Eiko Kawaguchi of Studio A & Co lives and works in Waikuku, North Canterbury, her home for the last seventeen years. From her studio in a heritage mill complex she creates stunning, ethereal jewellery and tablewares in heat resistant borosilicate glass. Her love of glass as a material, and the lampworking method, shines through in her unique, delicate creations.
Hunting for the perfect wedding jewellery? (Or jewellery for any special occasion…) A leaf design makes such a beautifully shaped earring, and the detail in these drops from Whalebird Jewellery is just gorgeous. We think that what makes these perfect is that the stem becomes the earring hook in a single elegant curve – take a look!
Wairarapa primary school teacher and mum of three Elise Hoogsteden-Roberts of Fruit Salad Gal loves wearing her Allsorts jewellery to school – it’s an absolute hit with the kids. She enjoys the fact that her jewellery engages people and ignites smiles and conversation no matter … Read more »
New to Felt, ASH Ceramics makes unique and eye-catching ceramic character brooches – each engaging face never to be made again. Inspired by the elemental nature of ceramics and hand drawn on terracotta clay and edged in copper, they are one of a kind pieces for you to take home and love.
When Canterbury jeweller Fiona Boeyen of Fantail & Co Jewellery was younger, she wanted to be an archaeologist. How people lived a long time ago – and how they decorated themselves with jewellery – fascinated her. As she grew up, this interest developed into being a jeweller herself, still with a strong interest in history. Fiona enjoys making her distinctive style of earrings, rings and pendants, and loves to meld river stones, sea glass, and semi precious stones into her work.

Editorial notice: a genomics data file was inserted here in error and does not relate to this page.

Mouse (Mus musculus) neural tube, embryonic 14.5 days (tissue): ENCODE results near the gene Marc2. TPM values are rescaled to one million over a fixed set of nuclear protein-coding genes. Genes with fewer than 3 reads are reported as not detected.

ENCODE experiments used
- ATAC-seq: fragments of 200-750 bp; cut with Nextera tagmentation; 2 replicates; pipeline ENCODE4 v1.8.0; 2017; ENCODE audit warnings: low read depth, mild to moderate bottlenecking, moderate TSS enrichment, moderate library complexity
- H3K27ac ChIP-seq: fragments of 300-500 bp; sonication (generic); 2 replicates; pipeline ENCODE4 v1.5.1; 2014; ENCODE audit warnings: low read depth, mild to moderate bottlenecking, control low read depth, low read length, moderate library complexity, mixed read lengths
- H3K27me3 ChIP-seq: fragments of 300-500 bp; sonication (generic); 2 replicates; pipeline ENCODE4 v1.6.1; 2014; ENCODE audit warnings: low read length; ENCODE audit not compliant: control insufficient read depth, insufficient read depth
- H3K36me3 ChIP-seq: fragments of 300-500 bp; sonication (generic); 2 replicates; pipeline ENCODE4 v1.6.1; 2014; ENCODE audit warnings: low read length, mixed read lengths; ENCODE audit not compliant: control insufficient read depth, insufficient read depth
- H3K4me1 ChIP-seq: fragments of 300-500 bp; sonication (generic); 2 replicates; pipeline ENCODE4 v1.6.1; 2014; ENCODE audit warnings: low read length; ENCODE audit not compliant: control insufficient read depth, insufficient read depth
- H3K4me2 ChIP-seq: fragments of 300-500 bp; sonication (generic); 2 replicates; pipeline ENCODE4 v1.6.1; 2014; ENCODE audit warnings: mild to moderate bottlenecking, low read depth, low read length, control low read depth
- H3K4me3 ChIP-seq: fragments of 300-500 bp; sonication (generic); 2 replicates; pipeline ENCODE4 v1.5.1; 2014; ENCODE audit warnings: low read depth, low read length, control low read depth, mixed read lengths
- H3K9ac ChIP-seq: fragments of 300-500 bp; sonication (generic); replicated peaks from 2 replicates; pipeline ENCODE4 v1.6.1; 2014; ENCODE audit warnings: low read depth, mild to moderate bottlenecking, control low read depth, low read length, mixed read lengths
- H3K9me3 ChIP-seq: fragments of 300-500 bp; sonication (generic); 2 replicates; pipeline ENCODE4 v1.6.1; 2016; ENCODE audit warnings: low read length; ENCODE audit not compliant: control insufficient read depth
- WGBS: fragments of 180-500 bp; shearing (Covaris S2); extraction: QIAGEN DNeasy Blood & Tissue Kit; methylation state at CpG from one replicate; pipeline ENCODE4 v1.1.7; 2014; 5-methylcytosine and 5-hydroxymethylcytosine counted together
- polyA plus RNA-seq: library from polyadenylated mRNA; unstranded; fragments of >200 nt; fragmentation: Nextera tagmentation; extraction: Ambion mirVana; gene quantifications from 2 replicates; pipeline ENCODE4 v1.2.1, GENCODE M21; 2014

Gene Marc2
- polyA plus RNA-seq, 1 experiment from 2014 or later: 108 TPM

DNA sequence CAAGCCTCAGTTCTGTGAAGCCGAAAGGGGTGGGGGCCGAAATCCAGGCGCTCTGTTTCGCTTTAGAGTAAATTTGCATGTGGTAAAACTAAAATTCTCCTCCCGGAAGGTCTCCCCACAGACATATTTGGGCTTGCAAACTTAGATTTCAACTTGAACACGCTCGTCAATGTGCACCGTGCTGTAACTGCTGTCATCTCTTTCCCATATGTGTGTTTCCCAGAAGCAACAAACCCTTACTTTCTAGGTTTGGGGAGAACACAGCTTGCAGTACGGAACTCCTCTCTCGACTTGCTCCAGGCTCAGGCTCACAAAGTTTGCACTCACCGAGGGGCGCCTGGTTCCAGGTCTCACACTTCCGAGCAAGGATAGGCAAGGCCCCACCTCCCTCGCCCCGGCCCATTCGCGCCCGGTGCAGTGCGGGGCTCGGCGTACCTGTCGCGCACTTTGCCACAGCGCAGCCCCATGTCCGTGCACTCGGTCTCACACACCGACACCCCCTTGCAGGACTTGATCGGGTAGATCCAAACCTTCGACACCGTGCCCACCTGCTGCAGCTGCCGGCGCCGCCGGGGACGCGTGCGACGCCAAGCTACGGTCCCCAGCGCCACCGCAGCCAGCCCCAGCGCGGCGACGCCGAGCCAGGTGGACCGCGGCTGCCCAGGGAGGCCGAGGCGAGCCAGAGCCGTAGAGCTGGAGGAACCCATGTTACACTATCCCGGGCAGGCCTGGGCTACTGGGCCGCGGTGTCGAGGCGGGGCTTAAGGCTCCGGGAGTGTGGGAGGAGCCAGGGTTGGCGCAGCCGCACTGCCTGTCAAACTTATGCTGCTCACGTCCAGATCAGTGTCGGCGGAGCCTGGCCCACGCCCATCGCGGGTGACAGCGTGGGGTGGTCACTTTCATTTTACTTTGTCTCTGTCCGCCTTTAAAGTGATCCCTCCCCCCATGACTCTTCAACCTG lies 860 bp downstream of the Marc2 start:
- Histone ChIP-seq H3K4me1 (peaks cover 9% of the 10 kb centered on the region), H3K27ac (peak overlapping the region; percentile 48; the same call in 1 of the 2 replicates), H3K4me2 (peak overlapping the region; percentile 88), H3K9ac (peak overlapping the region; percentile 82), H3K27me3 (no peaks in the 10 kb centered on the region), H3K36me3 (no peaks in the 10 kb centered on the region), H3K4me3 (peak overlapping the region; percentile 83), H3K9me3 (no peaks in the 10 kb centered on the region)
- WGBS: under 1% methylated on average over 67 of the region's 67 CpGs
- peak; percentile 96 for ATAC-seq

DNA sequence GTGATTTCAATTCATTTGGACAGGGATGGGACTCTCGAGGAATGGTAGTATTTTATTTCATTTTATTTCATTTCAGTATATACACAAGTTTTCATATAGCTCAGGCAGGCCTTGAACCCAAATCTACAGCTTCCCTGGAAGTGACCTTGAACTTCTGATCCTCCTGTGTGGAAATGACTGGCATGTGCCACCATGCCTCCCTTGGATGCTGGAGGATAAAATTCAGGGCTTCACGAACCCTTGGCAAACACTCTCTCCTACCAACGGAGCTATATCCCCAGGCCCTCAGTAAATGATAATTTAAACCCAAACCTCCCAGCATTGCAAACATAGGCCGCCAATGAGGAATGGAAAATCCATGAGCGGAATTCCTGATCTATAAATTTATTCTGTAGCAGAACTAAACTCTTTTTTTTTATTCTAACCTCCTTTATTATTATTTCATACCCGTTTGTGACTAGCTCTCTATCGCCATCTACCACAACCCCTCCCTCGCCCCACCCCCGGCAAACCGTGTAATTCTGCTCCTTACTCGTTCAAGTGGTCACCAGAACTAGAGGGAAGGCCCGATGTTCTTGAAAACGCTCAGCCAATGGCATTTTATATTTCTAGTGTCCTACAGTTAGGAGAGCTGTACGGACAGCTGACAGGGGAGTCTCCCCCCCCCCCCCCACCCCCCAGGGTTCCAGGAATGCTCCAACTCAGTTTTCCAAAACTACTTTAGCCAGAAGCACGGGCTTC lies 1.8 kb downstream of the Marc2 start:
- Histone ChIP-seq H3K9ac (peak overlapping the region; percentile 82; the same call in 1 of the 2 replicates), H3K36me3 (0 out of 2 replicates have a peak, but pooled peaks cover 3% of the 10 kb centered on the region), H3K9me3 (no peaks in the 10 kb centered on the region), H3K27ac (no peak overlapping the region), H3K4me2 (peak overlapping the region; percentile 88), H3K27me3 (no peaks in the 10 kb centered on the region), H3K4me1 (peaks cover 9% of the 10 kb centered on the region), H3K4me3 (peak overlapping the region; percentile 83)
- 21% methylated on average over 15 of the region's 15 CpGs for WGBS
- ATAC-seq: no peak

Manawatu maker couple Kate and Heather often get asked about their business name – Defining Ply, or Ply for short. “We chose our name as a nod to our (exceptionally dorky) penchant for word play. Ply can mean tempt with wares, twist threads together, or working as a master of your trade. Defining Ply is a verb, something we do, something that can evolve; we learn, we pull things together, we work with our hands, we hope to draw like-minded humans to us.”
Jenny Wilson of One Green Leaf Ceramics made her first pot when she was at intermediate school. She’s tried dozens of crafts since then, but keeps coming back to clay. About 18 months ago Jenny bought a good second-hand kiln and set herself the goal of paying for it by selling her ceramic work…